Updated Aug 6, 2020

UK electricity grid could have negative carbon emissions by 2033

A report published by the National Grid has said the UK's electricity grid could have negative carbon emissions from 2033, provided that carbon capture storage technology is utilised alongside increased renewable energy capacity.

The National Grid report sets out their vision to achieving their 2050 climate targets, and the operators vision for a negative emissions national grid, which includes 30 million electric vehicles on UK roads and eight million heat pumps replacing gas boilers across households. They say if carbon capture technology is used alongside bioenergy sources, and there is increased renewable energy generation, it is possible to have negative carbon emissions from the electricity sector within 13 years.

There is an anticipated 'boom' expected in renewable energy projects in the UK, including over 3GW of new wind power capacity and 1.4GW of solar generation expected annually from now until 2050. Alongside this consumer habits are expected to change with greater energy efficiency and the end of gas boilers, with millions expected to rely on heat pumps fitted with thermal heat batteries. It is also hoped that the uptake in electric vehicle use will increase and become widespread - the National Grid say this will effectively act as smart-charging batteries and help balance out the grid.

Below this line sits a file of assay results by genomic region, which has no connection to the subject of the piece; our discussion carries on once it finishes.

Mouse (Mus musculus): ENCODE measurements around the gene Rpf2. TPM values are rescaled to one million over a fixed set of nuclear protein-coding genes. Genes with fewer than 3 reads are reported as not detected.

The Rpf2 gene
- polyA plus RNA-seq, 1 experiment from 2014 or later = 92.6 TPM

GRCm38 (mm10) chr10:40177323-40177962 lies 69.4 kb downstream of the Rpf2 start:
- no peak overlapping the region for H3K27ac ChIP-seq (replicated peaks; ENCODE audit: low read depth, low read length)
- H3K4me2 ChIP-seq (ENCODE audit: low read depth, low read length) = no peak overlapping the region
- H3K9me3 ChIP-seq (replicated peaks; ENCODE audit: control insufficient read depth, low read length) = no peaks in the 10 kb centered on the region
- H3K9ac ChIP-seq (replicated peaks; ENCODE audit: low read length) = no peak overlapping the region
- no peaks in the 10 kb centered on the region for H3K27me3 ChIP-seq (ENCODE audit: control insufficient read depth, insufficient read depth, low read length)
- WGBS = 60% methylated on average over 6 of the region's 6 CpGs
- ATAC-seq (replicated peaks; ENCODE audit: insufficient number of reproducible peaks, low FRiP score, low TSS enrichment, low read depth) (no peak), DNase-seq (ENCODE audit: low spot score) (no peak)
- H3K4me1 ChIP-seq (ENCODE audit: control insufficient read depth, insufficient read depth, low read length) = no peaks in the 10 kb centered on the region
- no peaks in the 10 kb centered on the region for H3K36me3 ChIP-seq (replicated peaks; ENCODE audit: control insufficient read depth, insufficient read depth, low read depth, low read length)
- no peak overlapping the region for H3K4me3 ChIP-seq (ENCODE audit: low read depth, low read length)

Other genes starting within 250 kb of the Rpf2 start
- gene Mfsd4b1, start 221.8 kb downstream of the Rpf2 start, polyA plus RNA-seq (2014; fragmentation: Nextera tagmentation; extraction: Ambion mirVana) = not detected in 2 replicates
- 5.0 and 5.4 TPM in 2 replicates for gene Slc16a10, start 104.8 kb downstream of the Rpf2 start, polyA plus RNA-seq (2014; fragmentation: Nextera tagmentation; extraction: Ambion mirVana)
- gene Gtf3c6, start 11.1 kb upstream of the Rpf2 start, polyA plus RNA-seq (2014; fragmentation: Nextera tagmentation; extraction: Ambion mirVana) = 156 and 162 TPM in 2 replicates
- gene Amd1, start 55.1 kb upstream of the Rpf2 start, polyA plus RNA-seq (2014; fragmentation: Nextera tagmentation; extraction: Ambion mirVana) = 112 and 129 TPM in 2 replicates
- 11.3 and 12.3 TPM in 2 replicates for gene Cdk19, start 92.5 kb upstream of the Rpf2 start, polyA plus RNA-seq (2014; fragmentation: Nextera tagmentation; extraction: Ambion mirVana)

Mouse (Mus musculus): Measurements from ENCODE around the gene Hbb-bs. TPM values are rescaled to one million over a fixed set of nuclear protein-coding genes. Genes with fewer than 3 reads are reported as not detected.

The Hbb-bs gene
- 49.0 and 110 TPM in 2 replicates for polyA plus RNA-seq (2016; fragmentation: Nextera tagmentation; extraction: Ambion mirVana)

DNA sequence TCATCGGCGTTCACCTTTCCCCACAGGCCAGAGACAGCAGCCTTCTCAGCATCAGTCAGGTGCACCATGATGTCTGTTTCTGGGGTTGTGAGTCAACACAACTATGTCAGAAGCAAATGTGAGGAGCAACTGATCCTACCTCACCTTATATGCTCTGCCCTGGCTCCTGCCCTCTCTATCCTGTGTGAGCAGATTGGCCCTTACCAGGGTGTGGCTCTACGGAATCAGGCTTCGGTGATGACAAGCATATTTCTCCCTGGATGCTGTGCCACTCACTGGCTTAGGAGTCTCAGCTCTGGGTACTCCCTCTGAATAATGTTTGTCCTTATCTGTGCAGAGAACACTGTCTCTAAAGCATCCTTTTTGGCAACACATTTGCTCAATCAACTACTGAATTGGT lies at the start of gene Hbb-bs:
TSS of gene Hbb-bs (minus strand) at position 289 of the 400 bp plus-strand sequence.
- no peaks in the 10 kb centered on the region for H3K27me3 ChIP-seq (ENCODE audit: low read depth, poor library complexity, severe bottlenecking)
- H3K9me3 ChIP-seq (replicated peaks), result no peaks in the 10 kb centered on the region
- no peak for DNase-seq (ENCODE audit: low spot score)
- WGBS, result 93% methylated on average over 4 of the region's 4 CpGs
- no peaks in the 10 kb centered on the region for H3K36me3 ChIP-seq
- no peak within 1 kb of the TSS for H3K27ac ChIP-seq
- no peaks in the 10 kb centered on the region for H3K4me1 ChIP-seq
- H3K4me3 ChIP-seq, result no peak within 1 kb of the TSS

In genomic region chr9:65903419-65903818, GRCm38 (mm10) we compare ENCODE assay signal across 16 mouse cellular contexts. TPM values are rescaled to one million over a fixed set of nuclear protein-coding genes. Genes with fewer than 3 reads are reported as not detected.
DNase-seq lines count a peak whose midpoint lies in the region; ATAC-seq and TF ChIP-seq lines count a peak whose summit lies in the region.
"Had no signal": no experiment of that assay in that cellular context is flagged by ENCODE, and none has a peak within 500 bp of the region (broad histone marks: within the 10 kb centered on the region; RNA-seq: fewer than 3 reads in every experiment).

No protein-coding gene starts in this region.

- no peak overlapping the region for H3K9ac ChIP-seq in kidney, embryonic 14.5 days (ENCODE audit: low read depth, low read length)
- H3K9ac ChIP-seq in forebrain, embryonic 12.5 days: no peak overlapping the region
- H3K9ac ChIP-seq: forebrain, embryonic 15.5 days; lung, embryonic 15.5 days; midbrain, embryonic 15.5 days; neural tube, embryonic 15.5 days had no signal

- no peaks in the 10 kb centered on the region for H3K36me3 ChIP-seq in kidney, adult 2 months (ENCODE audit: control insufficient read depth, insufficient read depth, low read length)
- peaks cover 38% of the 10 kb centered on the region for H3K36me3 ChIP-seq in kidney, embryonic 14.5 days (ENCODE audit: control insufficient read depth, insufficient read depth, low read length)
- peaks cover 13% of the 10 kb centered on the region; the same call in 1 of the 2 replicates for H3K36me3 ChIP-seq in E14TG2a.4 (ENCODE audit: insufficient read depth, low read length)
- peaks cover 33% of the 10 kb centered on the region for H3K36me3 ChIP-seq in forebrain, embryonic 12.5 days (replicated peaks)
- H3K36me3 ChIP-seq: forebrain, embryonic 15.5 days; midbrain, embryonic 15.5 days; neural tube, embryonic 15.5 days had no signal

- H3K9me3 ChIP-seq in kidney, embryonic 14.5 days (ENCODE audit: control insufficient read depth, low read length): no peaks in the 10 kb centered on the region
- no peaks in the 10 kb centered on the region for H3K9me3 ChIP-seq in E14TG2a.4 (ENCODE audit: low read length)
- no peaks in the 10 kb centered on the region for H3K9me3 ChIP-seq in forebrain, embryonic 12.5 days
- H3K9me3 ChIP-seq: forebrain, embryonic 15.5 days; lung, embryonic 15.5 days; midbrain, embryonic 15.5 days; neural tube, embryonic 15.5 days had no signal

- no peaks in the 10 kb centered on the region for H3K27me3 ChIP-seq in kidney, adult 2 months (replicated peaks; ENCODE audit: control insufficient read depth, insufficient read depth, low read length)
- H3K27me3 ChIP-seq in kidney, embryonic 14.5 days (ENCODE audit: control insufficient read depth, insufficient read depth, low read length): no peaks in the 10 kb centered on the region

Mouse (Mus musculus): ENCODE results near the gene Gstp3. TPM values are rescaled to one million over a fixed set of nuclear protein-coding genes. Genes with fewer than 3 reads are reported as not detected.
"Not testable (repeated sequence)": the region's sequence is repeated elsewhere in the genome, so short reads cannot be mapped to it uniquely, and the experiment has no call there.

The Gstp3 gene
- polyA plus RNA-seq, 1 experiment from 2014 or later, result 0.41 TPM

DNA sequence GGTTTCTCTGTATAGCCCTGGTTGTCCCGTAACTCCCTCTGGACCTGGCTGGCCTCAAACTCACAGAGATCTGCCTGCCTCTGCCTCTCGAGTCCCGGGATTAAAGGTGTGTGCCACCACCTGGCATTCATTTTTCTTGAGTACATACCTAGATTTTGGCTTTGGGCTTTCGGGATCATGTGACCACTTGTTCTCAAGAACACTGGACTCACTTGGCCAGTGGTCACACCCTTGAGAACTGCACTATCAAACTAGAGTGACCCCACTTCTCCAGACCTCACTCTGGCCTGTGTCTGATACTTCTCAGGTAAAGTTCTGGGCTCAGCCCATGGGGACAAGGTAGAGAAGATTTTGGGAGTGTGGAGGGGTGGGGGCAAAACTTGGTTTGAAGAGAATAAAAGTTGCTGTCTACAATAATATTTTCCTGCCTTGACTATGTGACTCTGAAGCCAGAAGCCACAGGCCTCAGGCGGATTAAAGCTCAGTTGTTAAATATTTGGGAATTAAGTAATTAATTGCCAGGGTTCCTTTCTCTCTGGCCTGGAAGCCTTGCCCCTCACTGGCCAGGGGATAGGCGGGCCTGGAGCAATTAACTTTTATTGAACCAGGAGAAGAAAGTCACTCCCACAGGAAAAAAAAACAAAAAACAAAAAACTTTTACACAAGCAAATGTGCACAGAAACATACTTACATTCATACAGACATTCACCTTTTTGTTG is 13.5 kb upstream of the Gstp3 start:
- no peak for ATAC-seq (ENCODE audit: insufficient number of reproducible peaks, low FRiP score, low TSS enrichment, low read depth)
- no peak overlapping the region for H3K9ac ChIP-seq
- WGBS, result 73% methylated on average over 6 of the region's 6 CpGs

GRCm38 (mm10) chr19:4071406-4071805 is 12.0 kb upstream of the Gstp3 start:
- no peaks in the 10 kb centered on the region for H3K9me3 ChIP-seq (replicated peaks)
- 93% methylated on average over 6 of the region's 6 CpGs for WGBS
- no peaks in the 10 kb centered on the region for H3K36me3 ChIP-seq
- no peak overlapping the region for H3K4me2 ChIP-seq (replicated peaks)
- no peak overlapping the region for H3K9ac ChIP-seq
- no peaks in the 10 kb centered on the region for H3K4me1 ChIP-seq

In order for the UK to achieve this, and also meet its legally binding targets of net zero carbon emissions by 2050, immediate action is required by the Government relating to key energy policies, and greater work needs to be undertaken in bioenergy and carbon capture and storage (CCS).

The National Grid report claims that if carbon capture is used to trap emissions from bioenergy power plants, this would mean the electricity produced by these plants would save 62 million tonnes of carbon dioxide emissions by 2050, this equates to 13% of the UK's total greenhouse gas (GHG) emissions in 2019. It is also expected that CCS technology will have a big role to play in removing GHG emissions from gas plants in the North Sea used to produce clean burning hydrogen for factories, steel works and power plants across the UK.

Head of Strategy at National Grid ESO, Mark Herring, commented: ''Across all scenarios, we see growth in renewable energy generation, including significant expansion in installed offshore wind capacity. There is widespread uptake in domestic electric vehicles, and growth and investment in hydrogen and carbon capture technologies too. Although these are not firm predictions, we’ve talked to over 600 industry experts to build this insight and it's clear while net zero is achievable, there are significant changes ahead.''